Google his name, and the top two related searches come up as “Daniel Amen scam” and “Daniel Amen quack.”
Even the quack doctor, Dr. Gopalarajan, derives a real glimmer of joy from believing he has “helped, not harmed” a fellow being.
Duck calls are short, whistle-like tools used to emit “quack” sounds in order to lure ducks for hunting.
"to make a duck sound," 1610s, earlier quake (1520s), variant of quelke (early 14c.), of echoic origin (cf. Middle Dutch quacken, Old Church Slavonic kvakati, Latin coaxare "to croak," Greek koax "the croaking of frogs," Hittite akuwakuwash "frog"). Middle English on the quakke (14c.) meant "hoarse, croaking." Related: Quacked; quacking.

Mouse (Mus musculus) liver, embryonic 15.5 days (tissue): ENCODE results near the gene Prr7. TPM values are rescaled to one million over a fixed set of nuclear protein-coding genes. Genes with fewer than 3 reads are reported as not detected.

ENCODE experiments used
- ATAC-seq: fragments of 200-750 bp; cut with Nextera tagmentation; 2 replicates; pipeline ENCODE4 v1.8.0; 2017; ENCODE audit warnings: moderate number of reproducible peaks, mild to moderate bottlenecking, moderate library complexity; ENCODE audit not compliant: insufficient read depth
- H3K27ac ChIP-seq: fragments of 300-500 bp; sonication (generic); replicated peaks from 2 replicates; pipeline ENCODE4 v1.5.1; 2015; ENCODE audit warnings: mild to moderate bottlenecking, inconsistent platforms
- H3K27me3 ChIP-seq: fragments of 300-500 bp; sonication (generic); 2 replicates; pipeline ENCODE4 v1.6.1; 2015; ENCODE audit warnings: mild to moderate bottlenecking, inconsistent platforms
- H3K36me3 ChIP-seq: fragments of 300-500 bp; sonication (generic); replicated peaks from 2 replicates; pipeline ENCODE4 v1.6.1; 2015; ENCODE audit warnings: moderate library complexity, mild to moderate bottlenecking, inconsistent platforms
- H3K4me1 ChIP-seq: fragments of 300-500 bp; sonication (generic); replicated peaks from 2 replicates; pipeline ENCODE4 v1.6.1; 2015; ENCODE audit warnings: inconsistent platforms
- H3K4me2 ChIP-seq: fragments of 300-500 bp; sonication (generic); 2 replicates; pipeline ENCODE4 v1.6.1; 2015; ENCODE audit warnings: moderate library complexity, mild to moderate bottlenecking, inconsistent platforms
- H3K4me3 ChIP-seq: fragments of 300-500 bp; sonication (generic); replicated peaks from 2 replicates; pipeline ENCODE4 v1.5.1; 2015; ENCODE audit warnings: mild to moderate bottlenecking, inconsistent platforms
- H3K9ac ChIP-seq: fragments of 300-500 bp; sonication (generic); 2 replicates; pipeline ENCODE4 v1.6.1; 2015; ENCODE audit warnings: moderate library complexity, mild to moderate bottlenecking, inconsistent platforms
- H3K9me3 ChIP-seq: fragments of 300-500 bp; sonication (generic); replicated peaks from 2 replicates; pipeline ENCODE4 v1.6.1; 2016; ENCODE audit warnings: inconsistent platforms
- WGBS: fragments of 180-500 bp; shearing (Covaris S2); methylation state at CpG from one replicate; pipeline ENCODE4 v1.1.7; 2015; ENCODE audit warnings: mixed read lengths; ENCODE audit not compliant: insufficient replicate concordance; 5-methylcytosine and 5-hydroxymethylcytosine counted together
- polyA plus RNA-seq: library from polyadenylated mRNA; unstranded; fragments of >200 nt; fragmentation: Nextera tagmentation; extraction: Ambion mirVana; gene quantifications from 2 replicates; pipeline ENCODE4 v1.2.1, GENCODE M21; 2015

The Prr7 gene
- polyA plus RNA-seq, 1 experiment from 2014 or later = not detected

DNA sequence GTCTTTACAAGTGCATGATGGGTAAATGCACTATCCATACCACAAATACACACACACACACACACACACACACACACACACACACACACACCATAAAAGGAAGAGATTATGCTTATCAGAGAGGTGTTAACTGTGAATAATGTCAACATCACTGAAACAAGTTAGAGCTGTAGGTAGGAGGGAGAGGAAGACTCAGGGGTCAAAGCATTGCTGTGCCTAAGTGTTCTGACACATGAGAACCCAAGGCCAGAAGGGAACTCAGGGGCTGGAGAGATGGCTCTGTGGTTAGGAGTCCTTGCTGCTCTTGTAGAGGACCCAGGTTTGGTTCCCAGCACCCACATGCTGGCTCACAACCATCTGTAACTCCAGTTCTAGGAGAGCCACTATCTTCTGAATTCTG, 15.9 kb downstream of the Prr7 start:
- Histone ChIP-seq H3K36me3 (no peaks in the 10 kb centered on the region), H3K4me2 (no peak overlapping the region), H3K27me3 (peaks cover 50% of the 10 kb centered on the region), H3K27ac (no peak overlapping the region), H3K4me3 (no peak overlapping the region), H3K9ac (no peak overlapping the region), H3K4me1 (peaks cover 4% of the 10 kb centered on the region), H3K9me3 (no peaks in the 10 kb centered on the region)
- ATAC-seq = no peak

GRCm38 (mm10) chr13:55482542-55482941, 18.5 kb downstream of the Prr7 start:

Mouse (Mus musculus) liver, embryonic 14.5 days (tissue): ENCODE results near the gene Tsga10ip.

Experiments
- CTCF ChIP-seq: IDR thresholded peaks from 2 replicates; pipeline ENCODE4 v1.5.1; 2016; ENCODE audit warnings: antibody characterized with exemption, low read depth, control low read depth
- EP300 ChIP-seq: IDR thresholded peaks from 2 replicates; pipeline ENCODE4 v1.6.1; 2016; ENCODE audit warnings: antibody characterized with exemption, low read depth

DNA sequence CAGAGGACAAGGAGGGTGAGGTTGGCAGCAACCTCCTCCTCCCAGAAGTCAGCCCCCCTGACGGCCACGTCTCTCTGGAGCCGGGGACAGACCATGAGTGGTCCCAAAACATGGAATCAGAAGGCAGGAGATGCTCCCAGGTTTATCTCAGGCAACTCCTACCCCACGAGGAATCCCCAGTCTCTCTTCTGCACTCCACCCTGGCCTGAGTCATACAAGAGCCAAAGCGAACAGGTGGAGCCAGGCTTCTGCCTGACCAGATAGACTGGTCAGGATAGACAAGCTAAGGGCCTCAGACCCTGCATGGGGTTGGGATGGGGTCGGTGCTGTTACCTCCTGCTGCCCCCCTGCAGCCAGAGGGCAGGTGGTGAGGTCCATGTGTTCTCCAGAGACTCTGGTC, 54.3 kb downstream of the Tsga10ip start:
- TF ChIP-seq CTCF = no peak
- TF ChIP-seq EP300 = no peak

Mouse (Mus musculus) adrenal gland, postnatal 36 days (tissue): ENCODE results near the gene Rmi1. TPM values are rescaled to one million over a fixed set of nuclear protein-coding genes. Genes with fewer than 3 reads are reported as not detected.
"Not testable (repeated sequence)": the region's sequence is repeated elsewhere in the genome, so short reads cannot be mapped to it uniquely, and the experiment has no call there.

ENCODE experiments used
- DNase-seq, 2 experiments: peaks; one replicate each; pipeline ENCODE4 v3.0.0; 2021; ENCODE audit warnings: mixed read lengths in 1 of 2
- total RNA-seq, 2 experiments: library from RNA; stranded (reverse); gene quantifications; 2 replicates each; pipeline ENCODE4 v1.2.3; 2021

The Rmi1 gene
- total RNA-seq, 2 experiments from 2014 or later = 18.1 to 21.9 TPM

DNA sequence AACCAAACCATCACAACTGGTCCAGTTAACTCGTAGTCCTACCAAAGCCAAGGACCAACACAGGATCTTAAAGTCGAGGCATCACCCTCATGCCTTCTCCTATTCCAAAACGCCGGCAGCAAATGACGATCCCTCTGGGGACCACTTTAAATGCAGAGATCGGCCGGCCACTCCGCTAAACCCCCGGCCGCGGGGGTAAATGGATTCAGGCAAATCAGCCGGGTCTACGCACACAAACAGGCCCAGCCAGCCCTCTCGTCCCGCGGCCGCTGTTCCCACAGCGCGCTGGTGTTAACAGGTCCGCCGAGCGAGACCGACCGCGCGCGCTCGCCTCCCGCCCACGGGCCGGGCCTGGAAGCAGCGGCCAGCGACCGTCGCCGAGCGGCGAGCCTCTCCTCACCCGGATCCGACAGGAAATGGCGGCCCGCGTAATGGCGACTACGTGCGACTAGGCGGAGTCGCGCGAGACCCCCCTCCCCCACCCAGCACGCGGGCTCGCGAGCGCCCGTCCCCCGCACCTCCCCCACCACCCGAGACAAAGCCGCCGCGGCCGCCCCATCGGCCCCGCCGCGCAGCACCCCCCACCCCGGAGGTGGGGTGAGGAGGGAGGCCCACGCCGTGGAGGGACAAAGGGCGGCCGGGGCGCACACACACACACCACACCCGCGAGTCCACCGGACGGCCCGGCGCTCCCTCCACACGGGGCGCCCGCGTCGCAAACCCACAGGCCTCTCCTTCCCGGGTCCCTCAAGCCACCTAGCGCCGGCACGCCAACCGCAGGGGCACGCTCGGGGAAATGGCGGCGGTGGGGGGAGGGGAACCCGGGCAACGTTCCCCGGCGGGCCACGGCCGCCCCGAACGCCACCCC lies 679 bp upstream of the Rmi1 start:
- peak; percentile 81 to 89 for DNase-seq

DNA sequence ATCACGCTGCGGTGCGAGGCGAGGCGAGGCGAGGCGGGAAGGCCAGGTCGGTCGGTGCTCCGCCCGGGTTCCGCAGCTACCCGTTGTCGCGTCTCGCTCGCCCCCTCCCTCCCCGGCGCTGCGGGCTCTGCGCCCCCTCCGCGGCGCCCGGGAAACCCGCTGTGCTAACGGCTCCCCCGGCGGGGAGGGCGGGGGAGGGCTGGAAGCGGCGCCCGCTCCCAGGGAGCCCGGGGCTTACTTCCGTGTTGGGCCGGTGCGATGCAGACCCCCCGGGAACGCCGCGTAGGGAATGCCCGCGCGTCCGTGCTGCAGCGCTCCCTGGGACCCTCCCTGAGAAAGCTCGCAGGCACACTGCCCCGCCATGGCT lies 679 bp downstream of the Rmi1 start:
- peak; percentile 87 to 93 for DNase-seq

"medical charlatan," 1630s, short for quacksalver (1570s), from obsolete Dutch quacksalver (modern kwakzalver), literally "hawker of salve," from Middle Dutch quacken "to brag, boast," literally "to croak" (see quack (v.)) + salf "salve," salven "to rub with ointment" (see salve (v.)). As an adjective from 1650s. The oldest attested form of the word in this sense in English is as a verb, "to play the quack" (1620s). The Dutch word also is the source of German Quacksalber, Danish kvaksalver, Swedish kvacksalvare.
duck sound, 1839, from quack (v.).
An untrained person who pretends to be a physician and dispenses medical advice and treatment.
An incompetent and fraudulent doctor
[1659+; a shortening of quacksalver, ''a person who boasts about the virtues of his worthless remedies''; fr Dutch and found by 1579]